\(\updelta m_\mathrm {D}\):

drift of the value of the standard since its last calibration,
 \(\updelta m\):

observed difference in mass between the unknown mass and the standard,
 \(\updelta m_\mathrm {C}\):

correction for eccentricity and magnetic effects,
 \(\updelta B\):

correction for air buoyancy.
For using the Monte Carlo method, probability density functions are assigned to each of the five input quantities [5]. These probability density functions are described in the original example [26].
The conventional mass of the standard \(m_\mathrm {S}\) is modelled using the normal distribution with mean 10,000.005 \(\hbox {g}\) and standard deviation 0.0225 \(\hbox {g}\). The standard deviation (standard uncertainty) is calculated from the expanded uncertainty and the coverage factor provided on the calibration certificate. This interpretation is also described in GUMS1 [5, 6.4.7]. The drift of the mass of the standard weight \(\updelta m_\mathrm {D}\) is modelled using a rectangular distribution, centred at 0.000 \(\hbox {g}\) and with a halfwidth of 0.015 \(\hbox {g}\). The corrections for eccentricity and magnetic effects and that for air buoyancy are both modelled using a rectangular distribution with midpoint 0.000 \(\hbox {g}\) and halfwidth 0.010 \(\hbox {g}\).
The mass difference \(\updelta m\) between the two weights computed from the indications of the balance is calculated as the mean of \(n = 3\) independent observations. EA 4/02 explains that the associated standard uncertainty is computed from a pooled standard deviation 0.025 \(\hbox {g}\), obtained from a previous mass comparison, divided by \(\sqrt{n}\).
In the implementation of the Monte Carlo method, the three observations are simulated using normal distributions with means of the observed values (i.e. 0.010 \(\hbox {g}\), 0.030 \(\hbox {g}\) and 0.020 \(\hbox {g}\), respectively) and a standard deviation of 0.025 \(\hbox {g}\) for each. The mass difference is formed by calculating the arithmetic average of the three simulated observations.
The measurement model [Eq. (1)] can be coded in R as follows:
where m.std denotes the conventional mass of the standard weight, dm.d the drift correction of the conventional mass of the standard weight, diff the mass difference obtained from the substitution weighing, dm.c the correction due to eccentricity and magnetic effects and dm.B the correction due to air buoyancy. The function is called mass.x and returns the value of the output quantity \(m_\mathrm {X}\).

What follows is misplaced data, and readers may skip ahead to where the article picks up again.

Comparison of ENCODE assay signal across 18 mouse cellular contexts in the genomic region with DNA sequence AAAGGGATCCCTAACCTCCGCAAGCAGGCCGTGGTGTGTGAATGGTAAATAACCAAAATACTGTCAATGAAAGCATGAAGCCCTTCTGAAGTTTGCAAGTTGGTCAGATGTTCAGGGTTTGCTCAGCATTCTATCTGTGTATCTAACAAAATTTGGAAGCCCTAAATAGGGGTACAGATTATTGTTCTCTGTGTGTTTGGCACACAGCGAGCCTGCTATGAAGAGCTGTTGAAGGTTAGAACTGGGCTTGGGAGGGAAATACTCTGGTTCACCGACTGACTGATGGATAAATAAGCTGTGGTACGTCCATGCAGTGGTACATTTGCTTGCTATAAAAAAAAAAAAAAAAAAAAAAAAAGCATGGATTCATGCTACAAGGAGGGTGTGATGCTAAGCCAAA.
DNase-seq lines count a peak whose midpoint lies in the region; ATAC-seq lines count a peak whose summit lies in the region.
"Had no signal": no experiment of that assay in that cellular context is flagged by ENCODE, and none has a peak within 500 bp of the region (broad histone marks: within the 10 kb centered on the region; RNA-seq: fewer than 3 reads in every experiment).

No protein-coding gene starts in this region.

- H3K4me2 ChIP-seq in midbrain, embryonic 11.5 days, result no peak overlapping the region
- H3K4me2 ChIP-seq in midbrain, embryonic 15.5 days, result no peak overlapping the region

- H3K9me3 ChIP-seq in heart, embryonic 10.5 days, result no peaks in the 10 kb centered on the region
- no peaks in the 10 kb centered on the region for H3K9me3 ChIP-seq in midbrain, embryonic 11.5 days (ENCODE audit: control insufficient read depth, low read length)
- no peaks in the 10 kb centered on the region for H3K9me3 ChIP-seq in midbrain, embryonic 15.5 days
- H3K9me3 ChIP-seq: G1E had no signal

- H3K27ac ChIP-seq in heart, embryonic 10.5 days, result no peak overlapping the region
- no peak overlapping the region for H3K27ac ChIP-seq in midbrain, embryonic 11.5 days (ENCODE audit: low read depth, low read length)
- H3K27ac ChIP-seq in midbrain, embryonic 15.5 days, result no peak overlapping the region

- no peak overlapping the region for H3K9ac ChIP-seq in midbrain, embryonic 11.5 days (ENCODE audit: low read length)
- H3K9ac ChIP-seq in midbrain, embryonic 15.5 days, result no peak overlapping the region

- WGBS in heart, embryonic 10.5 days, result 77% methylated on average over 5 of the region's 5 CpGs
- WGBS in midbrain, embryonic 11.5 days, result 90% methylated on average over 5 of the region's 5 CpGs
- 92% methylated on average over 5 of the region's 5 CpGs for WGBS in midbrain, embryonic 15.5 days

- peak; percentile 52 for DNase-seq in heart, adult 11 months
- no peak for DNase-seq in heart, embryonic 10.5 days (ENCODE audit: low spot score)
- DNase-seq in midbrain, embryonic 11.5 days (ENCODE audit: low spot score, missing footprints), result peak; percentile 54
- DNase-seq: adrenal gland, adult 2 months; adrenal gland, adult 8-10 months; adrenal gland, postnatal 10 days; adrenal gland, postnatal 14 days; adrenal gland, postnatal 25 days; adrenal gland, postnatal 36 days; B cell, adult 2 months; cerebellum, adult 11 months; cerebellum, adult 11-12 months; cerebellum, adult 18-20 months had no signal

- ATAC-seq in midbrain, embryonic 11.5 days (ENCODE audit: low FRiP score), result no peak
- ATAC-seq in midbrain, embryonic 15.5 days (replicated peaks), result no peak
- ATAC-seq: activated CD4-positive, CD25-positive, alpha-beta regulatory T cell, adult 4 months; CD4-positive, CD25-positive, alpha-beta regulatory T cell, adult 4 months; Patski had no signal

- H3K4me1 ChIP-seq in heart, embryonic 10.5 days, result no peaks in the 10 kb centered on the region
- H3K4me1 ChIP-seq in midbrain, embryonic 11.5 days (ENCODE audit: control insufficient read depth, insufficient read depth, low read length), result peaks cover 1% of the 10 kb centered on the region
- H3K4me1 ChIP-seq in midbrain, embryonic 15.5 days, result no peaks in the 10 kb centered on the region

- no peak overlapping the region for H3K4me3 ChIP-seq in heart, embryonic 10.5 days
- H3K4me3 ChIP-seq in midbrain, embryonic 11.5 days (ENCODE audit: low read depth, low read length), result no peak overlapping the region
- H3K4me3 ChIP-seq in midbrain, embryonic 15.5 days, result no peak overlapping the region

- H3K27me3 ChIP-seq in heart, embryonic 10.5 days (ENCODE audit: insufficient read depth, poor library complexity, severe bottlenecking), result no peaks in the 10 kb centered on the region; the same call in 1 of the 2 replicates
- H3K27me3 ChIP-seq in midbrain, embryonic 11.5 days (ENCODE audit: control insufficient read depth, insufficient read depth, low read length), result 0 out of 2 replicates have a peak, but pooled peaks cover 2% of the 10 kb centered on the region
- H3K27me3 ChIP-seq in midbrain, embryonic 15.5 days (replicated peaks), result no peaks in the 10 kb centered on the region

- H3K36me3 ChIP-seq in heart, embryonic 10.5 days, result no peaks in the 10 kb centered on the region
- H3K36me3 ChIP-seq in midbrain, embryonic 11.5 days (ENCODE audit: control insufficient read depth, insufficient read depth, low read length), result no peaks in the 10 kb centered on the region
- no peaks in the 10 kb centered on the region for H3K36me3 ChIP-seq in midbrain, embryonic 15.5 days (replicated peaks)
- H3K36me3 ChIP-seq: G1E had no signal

Most programming languages implement a “for” loop, which enables executing a block of code a defined number of times. Anyone familiar with this “for” loop in computer programming would now use this kind of loop to code the recipe given in GUMS1 clause 7.2.2 [5]. An implementation of the Monte Carlo method with a fixed value for the number of samples M would then read as follows:
On the first line, the probability level of the coverage interval (prob) is defined to be 0.95. In accordance with the guidance in clause 7.2.2 of GUMS1 [5], M is calculated using the builtin function ceiling which returns the smallest integer not less than its argument. With prob = 0.95, the net effect of calling ceiling is that the floating point number is converted to an integer, as the result of 1/(1prob) of 20; hence, the minimum number of Monte Carlo trials is \(M = {10{,}000} \times {20} = {200{,}000}\). Then, an array (vector) m.x is declared that will hold the values calculated for the mass of the weight being calibrated. The vector m.data is a temporary storage for simulating the mass differences between the standard weight and the weight being calibrated. In the for loop, at each iteration a sample is drawn of the input quantities \(m_\mathrm {S}\) (m.std), \(\updelta m_\mathrm {D}\) (dm.d), \(\updelta m_\mathrm {C}\) (dm.c) and \(\updelta B\) (dm.B). The mass difference from comparing the two weights (m.diff) is simulated by drawing from a normal distribution with different means, but the same standard deviations, the three readings and taking the average. The measured value of the output quantity \(m_\mathrm {X}\) (m.x) is finally obtained by calling the measurement model with as arguments the input quantities.